After winning their last three games, two in pretty impressive fashion and one by the skin of their teeth, it was time to head to South Florida for some Southeast nostalgia. And while the Panthers have been better of late, this was a team that the Caps should beat - which of course meant there was a very good chance they wouldn't, especially with Adam Oates advising his team not to take the Panthers lightly before the game even began.
Whether or not that's what they actually did is hard to say, but regardless, the Panthers had the better of the play for the majority of the game tonight - and the Caps saw their modest winning streak snapped by their former division rivals.
Ten more notes on the game:
- Mike Green scores a minute in - or "scores", more accurately, since it was immediately waved off for incidental contact by Martin Erat and/or Jason Chimera in front of the net. Yeah, let's go ahead and use the quotes on that, as well, because "incidental contact" seemed to be lacking in the contact department. The way things have been going for Green in terms of puck luck (and all-around luck), you really have to wonder if somewhere along the way he insulted a Greek god.
- The first half of the first period was a bit of a wild one all around. Between the waved-off goal (followed by another one minutes later that was negated by the quickest of whistles), a couple of posts and some end-to-end rushes, it looked like this was going to be a pretty exciting - and evenly-matched - affair...
- ...but then the second half of the period rolled around. And thus began a long stretch in which the Caps were wildly outshot (trailing 24-9 halfway through the game, 41-25 by the end of OT) and seemed utterly incapable of getting out of their own zone. Clearing attempt after clearing attempt went awry, pucks were bouncing over sticks, and by the time the Caps did clear the zone the players on the ice were so worn out that they needed to change. Hardly a recipe for success, and a big reason why the Caps ceded the first goal to the Panthers.
- Now if it's a game between the Caps and Panthers, you can probably assume that Erik Gudbranson is going to be involved - and not in a good way. Rewind to last season, Gudbranson was the one who hit Martin Erat from behind and took him out of the lineup until close to the end of the season. This time around, it was a dirty, high hit by Gudbranson on Eric Fehr (who thankfully would return in the third period). His punishment would consist of a well-meaning but perhaps ill-advised challenge to fight by Troy Brouwer and a game misconduct... for now.
- For the second straight game, it took seeing one of their teammates make his wobbly way off the ice to wake up the rest of the Caps (albeit temporarily), and once again the Caps made the other team pay - this time on a four-on-four play executed perfectly by both Mikhail Grabovski, who did some slippery good work along the boards, and Nicklas Backstrom, who collected the puck and fired it home despite three Florida defenders collapsing in on him. For those keeping track (and you are now), Backstrom has been on the ice for - and had a point on - the last seven Caps' goals. Oh, and he scored on the shootout even after flubbing the puck, so we need no further proof that he's actually some kind of magician.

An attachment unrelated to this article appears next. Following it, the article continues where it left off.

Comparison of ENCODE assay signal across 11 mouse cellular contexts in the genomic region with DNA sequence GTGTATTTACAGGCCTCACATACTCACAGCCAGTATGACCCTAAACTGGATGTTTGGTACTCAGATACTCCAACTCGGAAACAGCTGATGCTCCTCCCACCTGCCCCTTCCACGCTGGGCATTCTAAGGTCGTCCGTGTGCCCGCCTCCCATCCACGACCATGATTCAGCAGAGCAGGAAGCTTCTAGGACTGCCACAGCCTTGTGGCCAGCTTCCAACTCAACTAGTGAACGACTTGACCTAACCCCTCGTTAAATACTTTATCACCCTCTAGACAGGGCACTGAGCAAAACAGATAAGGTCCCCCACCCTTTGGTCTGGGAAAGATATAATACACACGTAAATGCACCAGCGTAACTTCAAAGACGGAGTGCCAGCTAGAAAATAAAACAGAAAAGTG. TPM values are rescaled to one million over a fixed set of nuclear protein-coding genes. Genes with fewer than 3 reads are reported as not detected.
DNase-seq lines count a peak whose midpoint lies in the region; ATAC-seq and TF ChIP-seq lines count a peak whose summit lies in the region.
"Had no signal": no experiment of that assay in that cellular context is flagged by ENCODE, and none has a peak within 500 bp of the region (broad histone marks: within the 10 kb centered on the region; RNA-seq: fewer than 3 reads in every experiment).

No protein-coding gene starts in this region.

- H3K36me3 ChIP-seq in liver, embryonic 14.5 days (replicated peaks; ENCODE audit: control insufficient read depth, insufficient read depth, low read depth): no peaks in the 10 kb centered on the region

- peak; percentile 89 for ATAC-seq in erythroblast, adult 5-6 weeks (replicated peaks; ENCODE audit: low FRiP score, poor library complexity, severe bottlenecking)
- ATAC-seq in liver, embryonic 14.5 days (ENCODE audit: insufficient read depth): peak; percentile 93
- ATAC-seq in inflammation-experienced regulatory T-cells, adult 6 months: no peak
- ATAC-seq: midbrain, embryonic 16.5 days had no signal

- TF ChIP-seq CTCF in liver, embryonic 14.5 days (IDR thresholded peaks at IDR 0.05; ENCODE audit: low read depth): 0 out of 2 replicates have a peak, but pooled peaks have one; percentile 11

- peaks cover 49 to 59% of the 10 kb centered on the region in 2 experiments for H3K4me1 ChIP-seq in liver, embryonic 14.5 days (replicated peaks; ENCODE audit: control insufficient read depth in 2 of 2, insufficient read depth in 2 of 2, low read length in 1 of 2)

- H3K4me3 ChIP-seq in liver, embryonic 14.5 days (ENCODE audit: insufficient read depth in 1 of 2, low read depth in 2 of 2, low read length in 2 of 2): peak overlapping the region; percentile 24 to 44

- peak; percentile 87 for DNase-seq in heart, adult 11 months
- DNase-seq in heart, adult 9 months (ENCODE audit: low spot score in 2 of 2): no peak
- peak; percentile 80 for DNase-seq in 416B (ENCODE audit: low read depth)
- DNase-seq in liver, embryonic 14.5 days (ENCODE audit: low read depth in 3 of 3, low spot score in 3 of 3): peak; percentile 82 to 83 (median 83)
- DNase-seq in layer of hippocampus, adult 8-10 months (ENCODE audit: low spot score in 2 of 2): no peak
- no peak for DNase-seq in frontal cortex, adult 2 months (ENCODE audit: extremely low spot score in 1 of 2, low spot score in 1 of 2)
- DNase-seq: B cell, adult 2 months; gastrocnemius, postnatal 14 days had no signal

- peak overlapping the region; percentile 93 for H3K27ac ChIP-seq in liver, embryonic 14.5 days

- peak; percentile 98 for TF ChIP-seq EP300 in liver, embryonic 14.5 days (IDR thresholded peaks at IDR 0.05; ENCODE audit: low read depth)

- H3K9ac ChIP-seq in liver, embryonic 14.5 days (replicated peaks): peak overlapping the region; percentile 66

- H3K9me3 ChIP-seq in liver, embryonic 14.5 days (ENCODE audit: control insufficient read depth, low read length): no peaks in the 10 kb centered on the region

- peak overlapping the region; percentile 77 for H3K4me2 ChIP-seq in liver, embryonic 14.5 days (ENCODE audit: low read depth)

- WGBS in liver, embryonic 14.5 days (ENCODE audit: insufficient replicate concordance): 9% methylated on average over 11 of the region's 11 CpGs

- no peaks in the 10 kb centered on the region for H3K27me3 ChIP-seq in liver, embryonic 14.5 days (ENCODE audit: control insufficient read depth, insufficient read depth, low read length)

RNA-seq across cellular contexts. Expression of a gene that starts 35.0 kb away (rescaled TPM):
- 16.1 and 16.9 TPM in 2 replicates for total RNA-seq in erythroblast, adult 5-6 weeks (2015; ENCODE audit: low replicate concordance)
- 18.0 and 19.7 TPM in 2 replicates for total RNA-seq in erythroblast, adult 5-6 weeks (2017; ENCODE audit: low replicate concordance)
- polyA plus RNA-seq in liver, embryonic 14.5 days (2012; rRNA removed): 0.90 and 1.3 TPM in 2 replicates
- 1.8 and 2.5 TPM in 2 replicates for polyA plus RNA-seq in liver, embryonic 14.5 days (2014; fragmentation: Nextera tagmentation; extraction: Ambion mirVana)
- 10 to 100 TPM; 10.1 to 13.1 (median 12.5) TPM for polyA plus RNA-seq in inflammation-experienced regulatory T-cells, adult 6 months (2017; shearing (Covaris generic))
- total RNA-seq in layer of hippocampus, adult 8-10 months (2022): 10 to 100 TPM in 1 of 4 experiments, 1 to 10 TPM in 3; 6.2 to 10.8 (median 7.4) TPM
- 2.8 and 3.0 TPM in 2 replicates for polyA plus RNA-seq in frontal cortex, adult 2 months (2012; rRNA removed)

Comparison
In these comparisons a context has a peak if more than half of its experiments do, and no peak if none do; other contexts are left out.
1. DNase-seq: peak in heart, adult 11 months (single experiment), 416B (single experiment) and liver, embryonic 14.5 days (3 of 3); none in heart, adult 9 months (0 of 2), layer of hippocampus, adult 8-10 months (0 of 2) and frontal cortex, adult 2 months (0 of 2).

- Mike Green really needed a bounceback game tonight. And early waved-off goal aside, he didn't really have one. He did, however, do this:
- When Joel Ward got the puck past Scott Clemmensen in the dying seconds of the second period, the Caps on the ice knew it was in. The people all the way up in the press box knew it was in. The fans at home knew it was in. And yet the guy standing right behind the net in the striped shirt and orange armband... no clue. That makes sense, right?
- Sometimes you get starting goalie vs. starting goalie. Sometimes it's starter vs. backup, or backup vs. backup. Tonight, though, was the rarely-seen phenomenon of backup's backup vs. backup's backup (aka third-string goalie battle of doom), with Tim Thomas and Michal Neuvirth ailing. And both did a commendable job, but it was Philipp Grubauer who really stood out - and he had to in order to keep this one close, turning aside a whopping 39 shots through overtime and regulation (and throwing in a couple of ten-bell saves in there for good measure).
- Up until the last week or two, the only thing to say about Dmitry Orlov was that he was getting very familiar with the roads between Hershey and DC. But he's worked his way up from what could have been a dire situation (mouthy agent and all) to be a very trusted piece of the Caps' youthful blue line. Tonight was his best game to date, as he showed off his skills in his own end and made some snazzy plays in the offensive end, as well - including a great chance that almost ended the game in the dying seconds of overtime.
- And because it's the Caps, 60 minutes wouldn't be enough for this one - to the shootout we would go, a team that has grown fat on shootout wins taking on the team that invented that particular method of fattening just a few short seasons ago. They traded goals, they traded crossbars, they traded saves... and in the 10th round, Tomas Kopecky finally put it away after some valiant work by Grubauer.
So the Caps came into Sunrise winners of their last three and found themselves outshot, outworked and outplayed for large portions of the game - and yet still managed to escape Florida with a point. Well-deserved? Probably not. But they don't ask whether you deserve 'em when they hand 'em out... so take that thing and run.